Step 4: Rehearse

Fail to prepare and prepare to fail. Rehearsal is not about memorising one’s lines as it with an acting rehearsal, but about knowing the content enough to be able to carry on with the presentation if technology fails. Memorise the structure and the broad points, not the line by line account. It is also about adapting the presentation to the audience – emphasise points when they seem interested and hasten points when they appear bored. Plus, rehearsing improves the confidence in your tone and presentation skills, and helps you work out what does and does not work in the content before the final delivery.

Step 5: Ask for audience feedback

It is normally good policy to have a question and answer session at the end of a presentation. Sometimes it helps to gain feedback during the presentation. A good way to do this is to offer interactive elements such as a show of hands or setting aside time for ideas and suggestions. This will help develop your presentation skills for the future and adapt the current presentation to the audience. This feedback will be positive or negative and help you develop in the right direction.

Step 6: Record your presentation

It is easier to see what went wrong after the fact and from the point of view of an observer. Review the video days or weeks later when the presentation is no longer at the front of your mind. Your errors will be much clearer and you will be able to learn from those mistakes. When the presenter is mindful of what did and did not go well, they can tweak their presentation style and length of each section. They should also adapt and their general skills and the confidence that goes with it.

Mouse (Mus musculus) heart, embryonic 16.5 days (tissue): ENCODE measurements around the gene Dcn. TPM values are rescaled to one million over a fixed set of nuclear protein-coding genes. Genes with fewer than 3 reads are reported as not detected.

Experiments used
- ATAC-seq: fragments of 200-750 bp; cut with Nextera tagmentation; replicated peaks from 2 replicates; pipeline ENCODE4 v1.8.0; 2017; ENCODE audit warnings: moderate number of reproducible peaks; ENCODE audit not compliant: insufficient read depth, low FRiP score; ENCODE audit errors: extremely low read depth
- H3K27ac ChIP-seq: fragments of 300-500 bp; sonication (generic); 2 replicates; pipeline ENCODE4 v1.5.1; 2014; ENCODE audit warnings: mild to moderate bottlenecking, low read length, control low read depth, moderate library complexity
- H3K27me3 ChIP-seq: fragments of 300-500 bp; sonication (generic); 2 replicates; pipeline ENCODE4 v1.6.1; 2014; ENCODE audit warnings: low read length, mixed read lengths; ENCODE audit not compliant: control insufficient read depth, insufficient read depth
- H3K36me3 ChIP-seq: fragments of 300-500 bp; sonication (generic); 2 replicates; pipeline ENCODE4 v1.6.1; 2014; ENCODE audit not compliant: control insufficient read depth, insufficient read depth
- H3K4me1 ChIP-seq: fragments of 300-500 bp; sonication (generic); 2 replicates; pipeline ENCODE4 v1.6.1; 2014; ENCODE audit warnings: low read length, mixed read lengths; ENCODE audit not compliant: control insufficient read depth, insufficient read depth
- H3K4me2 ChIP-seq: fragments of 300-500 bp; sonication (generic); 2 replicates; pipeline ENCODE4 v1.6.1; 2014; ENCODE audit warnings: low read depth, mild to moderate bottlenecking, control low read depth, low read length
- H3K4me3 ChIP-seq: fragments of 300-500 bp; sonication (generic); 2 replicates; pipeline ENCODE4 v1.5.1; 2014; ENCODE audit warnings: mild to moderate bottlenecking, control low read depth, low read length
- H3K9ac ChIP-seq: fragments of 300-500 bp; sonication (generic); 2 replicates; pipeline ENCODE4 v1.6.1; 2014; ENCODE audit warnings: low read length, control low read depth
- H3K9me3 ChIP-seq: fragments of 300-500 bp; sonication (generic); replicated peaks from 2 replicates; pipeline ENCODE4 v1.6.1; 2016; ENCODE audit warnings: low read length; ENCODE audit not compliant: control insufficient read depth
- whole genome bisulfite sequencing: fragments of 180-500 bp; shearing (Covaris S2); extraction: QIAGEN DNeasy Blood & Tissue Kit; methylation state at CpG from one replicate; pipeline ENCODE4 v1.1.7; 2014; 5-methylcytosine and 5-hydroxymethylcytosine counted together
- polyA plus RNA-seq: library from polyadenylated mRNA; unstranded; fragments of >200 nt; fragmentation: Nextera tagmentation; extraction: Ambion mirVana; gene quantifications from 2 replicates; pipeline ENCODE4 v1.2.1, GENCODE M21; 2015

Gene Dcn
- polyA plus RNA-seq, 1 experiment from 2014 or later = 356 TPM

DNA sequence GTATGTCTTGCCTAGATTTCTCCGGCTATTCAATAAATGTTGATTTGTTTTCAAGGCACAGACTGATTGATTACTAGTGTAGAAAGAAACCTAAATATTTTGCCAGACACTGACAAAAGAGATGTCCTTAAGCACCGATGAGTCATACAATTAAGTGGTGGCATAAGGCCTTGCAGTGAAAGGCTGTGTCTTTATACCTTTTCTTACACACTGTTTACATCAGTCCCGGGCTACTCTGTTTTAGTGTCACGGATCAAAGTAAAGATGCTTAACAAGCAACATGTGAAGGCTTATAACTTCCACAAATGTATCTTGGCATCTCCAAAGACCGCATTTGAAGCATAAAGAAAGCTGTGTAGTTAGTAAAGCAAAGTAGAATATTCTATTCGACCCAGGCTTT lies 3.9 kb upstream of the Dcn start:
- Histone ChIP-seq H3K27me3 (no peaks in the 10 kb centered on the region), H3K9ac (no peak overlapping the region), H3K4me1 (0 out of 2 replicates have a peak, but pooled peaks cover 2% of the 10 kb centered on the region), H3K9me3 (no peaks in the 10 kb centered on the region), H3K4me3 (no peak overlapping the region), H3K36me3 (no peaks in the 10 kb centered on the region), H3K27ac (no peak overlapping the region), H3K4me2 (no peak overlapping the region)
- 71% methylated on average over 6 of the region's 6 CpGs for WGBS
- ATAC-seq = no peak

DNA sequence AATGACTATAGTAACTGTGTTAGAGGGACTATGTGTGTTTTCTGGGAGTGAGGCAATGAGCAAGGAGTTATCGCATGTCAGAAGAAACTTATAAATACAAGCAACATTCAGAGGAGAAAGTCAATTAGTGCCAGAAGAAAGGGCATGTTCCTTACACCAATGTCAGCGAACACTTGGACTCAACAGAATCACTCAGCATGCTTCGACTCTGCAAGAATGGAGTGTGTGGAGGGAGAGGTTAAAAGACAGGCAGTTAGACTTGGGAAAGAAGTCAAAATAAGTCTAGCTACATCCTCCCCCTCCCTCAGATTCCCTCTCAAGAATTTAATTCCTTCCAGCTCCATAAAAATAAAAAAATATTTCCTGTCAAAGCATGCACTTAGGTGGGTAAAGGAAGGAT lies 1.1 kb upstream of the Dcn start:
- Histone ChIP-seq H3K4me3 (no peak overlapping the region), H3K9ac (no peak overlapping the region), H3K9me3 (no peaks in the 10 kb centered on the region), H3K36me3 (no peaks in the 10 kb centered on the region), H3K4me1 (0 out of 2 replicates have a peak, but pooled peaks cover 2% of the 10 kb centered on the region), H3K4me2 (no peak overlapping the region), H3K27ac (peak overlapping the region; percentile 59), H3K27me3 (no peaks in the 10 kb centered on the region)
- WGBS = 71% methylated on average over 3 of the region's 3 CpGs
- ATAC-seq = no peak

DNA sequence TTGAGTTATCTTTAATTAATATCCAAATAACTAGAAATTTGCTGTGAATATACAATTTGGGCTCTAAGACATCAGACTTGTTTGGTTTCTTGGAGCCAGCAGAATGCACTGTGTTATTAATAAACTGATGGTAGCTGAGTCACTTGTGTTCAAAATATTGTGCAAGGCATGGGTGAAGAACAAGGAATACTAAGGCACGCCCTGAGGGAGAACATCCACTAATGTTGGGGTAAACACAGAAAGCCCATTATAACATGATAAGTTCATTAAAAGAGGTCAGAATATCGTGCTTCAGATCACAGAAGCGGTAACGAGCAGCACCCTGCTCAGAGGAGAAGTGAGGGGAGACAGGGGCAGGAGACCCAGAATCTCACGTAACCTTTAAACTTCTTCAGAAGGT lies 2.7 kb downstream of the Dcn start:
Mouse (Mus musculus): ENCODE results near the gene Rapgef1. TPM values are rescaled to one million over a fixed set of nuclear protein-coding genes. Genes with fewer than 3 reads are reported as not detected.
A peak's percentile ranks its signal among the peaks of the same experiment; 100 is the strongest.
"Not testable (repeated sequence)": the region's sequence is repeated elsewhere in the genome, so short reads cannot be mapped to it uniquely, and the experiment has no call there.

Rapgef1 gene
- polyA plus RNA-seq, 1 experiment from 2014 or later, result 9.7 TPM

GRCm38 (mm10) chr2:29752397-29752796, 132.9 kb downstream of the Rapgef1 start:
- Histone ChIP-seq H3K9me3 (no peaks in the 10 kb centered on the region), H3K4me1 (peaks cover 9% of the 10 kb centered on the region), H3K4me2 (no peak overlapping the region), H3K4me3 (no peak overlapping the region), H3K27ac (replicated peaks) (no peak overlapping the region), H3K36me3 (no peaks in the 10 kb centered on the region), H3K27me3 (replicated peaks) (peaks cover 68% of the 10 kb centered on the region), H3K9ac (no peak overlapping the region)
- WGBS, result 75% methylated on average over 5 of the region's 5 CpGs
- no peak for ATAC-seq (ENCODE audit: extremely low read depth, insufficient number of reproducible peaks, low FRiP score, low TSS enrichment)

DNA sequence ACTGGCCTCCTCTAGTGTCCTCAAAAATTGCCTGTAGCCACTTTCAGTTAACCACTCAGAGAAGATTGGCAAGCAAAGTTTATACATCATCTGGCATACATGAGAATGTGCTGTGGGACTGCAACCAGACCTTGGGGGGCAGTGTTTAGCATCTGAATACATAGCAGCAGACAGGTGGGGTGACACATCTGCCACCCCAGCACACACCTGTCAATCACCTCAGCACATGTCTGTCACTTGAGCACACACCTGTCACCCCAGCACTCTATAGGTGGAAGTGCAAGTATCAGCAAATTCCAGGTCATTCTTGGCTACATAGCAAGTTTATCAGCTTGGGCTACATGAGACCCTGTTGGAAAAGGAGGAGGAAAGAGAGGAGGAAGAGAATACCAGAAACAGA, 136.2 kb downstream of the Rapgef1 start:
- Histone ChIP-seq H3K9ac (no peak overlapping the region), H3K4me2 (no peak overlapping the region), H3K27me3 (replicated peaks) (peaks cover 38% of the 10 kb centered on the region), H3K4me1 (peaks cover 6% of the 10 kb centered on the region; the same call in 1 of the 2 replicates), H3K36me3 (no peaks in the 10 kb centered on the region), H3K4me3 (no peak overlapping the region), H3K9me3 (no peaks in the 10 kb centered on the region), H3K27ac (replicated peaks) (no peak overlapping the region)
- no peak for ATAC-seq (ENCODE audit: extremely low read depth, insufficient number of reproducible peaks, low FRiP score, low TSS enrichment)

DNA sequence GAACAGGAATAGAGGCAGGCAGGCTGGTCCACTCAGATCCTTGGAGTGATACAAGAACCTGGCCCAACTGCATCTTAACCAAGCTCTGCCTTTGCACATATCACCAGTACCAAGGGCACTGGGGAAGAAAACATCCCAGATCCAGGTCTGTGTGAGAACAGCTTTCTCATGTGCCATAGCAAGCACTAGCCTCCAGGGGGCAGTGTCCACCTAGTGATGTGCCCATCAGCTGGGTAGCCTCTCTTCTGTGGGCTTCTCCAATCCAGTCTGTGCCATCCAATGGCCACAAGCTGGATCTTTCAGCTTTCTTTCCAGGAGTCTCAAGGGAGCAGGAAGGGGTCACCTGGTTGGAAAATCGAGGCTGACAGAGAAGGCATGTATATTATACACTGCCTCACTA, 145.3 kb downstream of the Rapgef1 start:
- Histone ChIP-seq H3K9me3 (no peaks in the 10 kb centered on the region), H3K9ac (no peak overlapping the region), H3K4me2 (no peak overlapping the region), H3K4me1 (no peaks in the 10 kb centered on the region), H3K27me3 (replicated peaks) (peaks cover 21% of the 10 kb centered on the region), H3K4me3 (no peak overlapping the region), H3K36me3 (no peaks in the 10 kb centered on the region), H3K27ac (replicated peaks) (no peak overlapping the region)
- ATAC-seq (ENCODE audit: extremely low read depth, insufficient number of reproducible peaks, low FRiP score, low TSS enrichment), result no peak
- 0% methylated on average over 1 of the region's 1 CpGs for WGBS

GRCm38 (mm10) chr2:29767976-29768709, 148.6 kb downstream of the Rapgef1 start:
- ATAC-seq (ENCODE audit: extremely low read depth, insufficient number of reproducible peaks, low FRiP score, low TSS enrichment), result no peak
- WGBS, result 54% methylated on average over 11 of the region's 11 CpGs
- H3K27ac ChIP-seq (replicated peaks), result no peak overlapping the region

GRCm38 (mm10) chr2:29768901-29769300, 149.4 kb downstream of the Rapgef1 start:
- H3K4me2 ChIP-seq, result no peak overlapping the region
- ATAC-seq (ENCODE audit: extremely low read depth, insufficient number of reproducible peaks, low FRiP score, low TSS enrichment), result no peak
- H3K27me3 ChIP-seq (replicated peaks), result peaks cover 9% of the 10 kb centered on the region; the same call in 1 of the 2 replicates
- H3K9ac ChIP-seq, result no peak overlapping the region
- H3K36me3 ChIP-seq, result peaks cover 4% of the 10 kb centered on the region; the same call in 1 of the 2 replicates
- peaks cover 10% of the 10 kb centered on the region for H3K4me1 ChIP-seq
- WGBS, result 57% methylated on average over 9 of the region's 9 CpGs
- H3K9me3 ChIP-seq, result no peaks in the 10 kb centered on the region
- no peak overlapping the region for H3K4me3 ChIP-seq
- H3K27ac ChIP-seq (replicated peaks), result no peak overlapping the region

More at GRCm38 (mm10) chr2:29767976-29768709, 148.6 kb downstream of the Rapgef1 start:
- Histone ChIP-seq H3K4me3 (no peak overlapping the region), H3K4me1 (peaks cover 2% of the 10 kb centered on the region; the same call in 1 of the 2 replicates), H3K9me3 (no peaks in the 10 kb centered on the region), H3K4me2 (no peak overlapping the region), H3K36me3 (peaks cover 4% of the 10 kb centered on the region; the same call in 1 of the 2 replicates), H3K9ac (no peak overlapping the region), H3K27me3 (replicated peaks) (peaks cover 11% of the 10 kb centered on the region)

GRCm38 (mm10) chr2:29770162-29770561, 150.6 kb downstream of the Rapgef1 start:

Presentation is about having a solid foundation in how to communicate the message, whatever that is. Confidence, the ability to present a speech and impress, are all teachable skills through a dedicated short course on presentation skills.

 

 

Bewitched: An interview with Shahrukh Husain

After teaching Shahrukh Husain back in 2004, Emily Pedder, Course Director of The Novel Studio, catches up with the successful author and City Short Courses alumna about her recently reissued book, The Book of Witches, and the relevance of the book for feminism today.

Shahrukh Husain is that rare breed: a prolific writer of screenplays, plays, fiction and non-fiction for both adults and children who also happens to be a practicing psychoanalytic psychotherapist. Her adaptation of Anita Desai’s Booker-nominated In Custody for Merchant Ivory productions won the President of India gold medal and received an Oscar nomination; her most recent work was screened on ITV this autumn in the six-part series Beecham House, set in India in the late 18th century. Her books have been translated into 17 languages including Estonian, Turkish and Korean, and in October 2019, Virago decided to reissue The Book of Witches, edited by Shah, for which she was asked to write a new preface.